Graded on a Curve:
The Best of 2019’s New Releases, Part Two

So, we wrap up a calendar year of coverage with ten records in five entries. If your personal favorite of 2019 is not here (or in yesterday’s installment) please fret not; it was most likely unheard in a certifiable avalanche of new music from across the last twelve months. These releases however, struck us as special.

5. Swans, Leaving Meaning (Young God / Mute) & Laurie Anderson, Tenzin Choegyal, Jesse Paris Smith, Songs from the Bardo (Smithsonian Folkways) One of Leaving Meaning’s pertinent facets (and something that relates to prior Swans releases) is that it makes generally worthwhile and even accurate synopsizing difficult. That it is lengthy has little to do with it; rather, it is a work utterly loaded with content, dimension, and with range reflective of this new version of Michael Gira’s long-extant band/ project. But Leaving Meaning can be described as a spiritual record, which isn’t a new development, though it offers this aspect distinctively. Parts of it sound great at Christmastime, even. ‘tis the season!

To call Songs from the Bardo a spiritual record is to spew a banality, at least for folks familiar with Tibetan Buddhism. Even for those with little to no knowledge of the practice, the overall transcendental nature of the collaboration should be easily absorbed. But this isn’t what makes the album special. Instead, it’s in how affecting the contents become for listeners with a casual relationship (or less) to the shared spiritualism it documents. That’s instrumentally (via all three participants), textually (through the persistent calmness of Anderson’s recitation), and vocally (the heartfelt singing by Choegyal). Songs from the Bardo communicates broadly without slipping into the banality mentioned above. That’s special.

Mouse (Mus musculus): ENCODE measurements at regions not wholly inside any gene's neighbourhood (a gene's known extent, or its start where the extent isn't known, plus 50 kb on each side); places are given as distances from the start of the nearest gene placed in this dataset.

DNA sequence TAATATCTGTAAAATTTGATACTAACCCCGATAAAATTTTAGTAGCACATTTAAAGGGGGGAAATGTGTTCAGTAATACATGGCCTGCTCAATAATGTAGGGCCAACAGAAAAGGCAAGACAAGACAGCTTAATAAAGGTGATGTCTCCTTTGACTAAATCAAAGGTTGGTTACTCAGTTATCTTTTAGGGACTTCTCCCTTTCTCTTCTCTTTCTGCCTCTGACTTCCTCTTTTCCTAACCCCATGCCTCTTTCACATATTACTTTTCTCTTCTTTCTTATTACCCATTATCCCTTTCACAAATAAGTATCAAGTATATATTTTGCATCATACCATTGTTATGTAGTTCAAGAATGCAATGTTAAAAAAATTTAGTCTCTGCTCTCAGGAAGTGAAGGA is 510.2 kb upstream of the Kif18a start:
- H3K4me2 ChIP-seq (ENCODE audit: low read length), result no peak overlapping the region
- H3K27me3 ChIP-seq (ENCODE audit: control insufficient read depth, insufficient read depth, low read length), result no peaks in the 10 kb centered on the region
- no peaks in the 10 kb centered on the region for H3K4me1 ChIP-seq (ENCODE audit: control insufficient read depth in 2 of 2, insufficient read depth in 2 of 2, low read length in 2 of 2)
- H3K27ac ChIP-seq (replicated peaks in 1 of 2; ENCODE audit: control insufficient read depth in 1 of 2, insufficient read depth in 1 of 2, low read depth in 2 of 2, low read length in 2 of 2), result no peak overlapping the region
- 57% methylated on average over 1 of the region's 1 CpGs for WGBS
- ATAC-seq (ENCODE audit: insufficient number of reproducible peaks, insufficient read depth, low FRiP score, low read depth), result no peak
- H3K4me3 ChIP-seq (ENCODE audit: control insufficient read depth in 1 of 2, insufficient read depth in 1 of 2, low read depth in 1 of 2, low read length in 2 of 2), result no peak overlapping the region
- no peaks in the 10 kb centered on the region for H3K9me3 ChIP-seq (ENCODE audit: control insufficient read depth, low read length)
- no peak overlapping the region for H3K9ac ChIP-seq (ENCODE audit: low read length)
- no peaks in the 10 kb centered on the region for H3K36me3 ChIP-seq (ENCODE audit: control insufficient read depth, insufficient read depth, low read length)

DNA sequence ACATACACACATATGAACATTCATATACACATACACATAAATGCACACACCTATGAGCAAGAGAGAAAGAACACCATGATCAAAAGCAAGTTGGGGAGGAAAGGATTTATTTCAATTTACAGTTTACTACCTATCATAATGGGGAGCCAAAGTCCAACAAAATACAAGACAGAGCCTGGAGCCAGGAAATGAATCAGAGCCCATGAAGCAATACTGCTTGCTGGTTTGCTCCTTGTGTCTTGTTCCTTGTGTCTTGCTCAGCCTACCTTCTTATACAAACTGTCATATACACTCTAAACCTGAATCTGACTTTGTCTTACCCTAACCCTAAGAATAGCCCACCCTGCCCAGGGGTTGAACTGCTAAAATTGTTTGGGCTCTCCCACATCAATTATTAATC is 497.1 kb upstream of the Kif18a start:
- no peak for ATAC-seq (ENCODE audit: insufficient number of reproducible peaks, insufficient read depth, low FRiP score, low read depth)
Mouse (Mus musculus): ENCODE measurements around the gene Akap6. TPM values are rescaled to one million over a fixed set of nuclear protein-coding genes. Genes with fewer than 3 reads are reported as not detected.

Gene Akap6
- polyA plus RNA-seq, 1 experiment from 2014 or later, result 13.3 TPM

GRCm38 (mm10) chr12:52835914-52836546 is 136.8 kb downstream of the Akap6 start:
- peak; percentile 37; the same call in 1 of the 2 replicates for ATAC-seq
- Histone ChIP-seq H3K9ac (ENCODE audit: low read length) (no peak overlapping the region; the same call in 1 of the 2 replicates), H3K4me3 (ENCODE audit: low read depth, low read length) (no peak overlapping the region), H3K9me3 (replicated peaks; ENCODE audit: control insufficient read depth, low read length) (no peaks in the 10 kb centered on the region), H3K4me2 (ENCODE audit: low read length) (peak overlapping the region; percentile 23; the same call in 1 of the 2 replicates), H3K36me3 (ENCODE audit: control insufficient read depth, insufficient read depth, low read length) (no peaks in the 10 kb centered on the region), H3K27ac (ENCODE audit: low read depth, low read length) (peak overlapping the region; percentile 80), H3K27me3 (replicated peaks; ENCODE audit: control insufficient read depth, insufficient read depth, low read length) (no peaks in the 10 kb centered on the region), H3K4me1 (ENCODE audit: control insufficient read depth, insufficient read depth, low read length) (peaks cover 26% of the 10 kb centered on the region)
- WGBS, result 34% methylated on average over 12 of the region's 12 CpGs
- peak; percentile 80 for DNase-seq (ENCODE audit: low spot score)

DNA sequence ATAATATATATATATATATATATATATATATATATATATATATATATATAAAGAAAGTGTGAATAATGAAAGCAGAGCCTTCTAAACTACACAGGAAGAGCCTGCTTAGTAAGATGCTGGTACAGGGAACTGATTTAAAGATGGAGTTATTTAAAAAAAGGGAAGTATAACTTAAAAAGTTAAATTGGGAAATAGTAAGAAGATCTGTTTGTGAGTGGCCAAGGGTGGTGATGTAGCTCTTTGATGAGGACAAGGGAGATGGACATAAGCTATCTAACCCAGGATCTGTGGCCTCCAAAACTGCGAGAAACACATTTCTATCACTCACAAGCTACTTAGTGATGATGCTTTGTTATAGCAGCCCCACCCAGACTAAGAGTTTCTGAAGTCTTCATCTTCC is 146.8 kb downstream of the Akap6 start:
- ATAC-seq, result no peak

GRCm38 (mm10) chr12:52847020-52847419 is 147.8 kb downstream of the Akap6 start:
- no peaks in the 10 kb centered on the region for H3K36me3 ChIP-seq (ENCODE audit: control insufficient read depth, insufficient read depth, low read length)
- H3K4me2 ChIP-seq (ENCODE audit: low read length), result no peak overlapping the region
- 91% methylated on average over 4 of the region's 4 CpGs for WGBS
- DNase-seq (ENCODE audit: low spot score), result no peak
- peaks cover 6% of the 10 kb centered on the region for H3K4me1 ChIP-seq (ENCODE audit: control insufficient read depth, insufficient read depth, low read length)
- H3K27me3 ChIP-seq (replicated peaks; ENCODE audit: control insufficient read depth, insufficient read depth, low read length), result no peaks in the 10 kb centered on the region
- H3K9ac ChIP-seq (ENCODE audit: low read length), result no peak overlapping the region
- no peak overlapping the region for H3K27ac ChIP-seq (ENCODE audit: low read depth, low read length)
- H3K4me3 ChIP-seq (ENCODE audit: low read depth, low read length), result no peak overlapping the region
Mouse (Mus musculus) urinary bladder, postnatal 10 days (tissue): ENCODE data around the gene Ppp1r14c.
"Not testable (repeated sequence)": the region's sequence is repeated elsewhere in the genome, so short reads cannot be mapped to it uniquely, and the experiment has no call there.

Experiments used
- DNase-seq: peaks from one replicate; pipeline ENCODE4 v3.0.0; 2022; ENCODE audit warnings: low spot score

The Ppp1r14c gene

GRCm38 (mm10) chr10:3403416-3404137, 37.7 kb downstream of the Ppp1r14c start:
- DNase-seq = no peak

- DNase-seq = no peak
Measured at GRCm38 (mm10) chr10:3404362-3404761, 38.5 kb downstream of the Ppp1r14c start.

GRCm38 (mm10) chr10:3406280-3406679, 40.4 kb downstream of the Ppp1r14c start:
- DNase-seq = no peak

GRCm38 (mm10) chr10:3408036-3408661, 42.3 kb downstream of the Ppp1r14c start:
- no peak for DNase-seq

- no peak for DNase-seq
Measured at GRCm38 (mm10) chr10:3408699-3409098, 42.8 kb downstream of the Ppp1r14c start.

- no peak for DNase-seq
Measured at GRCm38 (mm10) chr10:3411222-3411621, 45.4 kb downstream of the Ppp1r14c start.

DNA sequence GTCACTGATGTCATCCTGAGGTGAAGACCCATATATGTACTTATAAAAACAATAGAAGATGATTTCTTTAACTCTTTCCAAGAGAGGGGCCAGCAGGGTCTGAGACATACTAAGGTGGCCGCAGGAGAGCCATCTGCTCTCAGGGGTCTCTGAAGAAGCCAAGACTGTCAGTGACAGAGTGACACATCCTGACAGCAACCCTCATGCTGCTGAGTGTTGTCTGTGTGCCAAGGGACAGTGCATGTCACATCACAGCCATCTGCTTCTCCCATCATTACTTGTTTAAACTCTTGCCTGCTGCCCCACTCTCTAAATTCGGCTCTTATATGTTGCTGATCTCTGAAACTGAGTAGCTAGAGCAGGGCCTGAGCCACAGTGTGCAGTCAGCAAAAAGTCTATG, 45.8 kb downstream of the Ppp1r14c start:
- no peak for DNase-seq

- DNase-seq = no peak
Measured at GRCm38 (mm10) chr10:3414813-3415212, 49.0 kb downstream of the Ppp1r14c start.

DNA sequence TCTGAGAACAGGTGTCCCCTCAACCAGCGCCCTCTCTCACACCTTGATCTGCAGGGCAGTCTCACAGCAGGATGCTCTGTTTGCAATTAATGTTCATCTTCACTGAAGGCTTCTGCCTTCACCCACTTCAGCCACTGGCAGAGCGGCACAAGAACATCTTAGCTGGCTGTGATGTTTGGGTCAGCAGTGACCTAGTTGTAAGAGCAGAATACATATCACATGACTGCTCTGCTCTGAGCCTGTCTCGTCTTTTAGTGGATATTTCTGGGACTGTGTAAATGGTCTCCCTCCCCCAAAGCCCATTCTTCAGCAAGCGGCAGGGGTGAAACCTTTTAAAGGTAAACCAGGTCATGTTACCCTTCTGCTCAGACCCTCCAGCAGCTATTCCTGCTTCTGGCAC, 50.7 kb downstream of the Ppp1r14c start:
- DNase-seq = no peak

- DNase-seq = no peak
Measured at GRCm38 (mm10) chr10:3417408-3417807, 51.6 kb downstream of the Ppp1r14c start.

4. Bill Orcutt, Odds Against Tomorrow (Palilalia) & Peter Brötzmann, I Surrender Dear (Trost) The beauty motions on guitarist Bill Orcutt’s latest are considerable. We’re talking beauty as a non-contentious property, a facet of the whole that large groups of listeners could (theoretically) agree upon. It’s something of an unexpected development in Orcutt’s trajectory. Not that he didn’t seem capable. It was more like he just wouldn’t be interested in traveling down that particular avenue. Plus, there was an abstract beauty (the kind of beauty people argue over) in his work already. Well, the good news is that Odds Against Tomorrow is a stellar record hovering on the borderline of a sound that’s tangibly rock.

Now, when experimenters and avant-gardists begin migrating toward a recognizably rocking zone, it’s generally time to get nervous. This can also apply to jazz musicians if they are swinging their creative pendulum toward conservatism. In the case of I Surrender Dear, which could be alternately titled Brötzmann Does Ballads except that he’s doing a whole lot more (a few of his own tunes just for starters), there is no need to worry, for the man’s playing, if more clearly intertwined with Tradition than ever before, is still far far away from tuxedos and cocktails. “Brozziman” (a tune by Misha Mengelberg) hits like Albert Ayler decimating a vaguely Mancini-like strip joint number. Glorious.

3. Michael Winograd, Kosher Style (OU People) & Dustin Laurenzi, Snaketime: The Music of Moondog (Feeding Tube / Astral Spirits) Simply put, Clarinetist and bandleader Winograd’s Kosher Style delivered one of the unmitigated delights of 2019. In klezmer terms (which are some fine terms) it is an essentially perfect record from a guy whose clear intention is to explore the style as a vibrant, living music rather than present it as a dusted-off relic. A deeper and more celebratory klezmer experience you will not find on the contempo scene, so get off the fence and scoop this baby up. If you absorb Winograd’s expert sounds and don’t feel at least momentarily better about life, please seek professional help.